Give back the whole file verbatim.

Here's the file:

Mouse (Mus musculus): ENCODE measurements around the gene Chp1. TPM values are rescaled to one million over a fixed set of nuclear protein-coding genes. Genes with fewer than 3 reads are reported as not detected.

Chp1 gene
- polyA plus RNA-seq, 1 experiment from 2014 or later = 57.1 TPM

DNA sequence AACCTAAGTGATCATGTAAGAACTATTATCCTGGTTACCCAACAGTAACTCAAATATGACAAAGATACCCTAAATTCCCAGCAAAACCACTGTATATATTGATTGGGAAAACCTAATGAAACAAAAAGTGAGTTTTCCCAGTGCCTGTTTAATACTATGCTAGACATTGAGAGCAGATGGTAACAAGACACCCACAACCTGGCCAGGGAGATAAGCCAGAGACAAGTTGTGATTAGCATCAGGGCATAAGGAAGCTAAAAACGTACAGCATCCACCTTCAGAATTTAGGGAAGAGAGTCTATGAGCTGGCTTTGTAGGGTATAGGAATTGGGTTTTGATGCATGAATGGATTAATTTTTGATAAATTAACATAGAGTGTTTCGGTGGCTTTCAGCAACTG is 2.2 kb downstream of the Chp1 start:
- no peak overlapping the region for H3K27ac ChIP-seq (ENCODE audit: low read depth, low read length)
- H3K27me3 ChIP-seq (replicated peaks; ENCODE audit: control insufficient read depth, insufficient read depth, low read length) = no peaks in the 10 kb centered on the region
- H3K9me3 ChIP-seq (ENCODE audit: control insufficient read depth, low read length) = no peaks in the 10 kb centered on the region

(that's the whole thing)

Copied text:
Mouse (Mus musculus): ENCODE measurements around the gene Chp1. TPM values are rescaled to one million over a fixed set of nuclear protein-coding genes. Genes with fewer than 3 reads are reported as not detected.

Chp1 gene
- polyA plus RNA-seq, 1 experiment from 2014 or later = 57.1 TPM

DNA sequence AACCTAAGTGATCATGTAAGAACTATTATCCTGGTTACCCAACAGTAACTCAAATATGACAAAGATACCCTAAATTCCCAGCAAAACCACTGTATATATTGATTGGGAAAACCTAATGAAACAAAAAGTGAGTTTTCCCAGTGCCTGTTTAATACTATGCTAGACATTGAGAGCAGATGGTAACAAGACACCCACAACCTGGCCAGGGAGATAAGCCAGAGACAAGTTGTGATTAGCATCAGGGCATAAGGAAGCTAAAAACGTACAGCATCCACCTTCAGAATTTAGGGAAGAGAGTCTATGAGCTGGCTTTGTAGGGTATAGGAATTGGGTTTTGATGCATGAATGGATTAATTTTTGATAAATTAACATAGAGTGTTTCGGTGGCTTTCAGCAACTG is 2.2 kb downstream of the Chp1 start:
- no peak overlapping the region for H3K27ac ChIP-seq (ENCODE audit: low read depth, low read length)
- H3K27me3 ChIP-seq (replicated peaks; ENCODE audit: control insufficient read depth, insufficient read depth, low read length) = no peaks in the 10 kb centered on the region
- H3K9me3 ChIP-seq (ENCODE audit: control insufficient read depth, low read length) = no peaks in the 10 kb centered on the region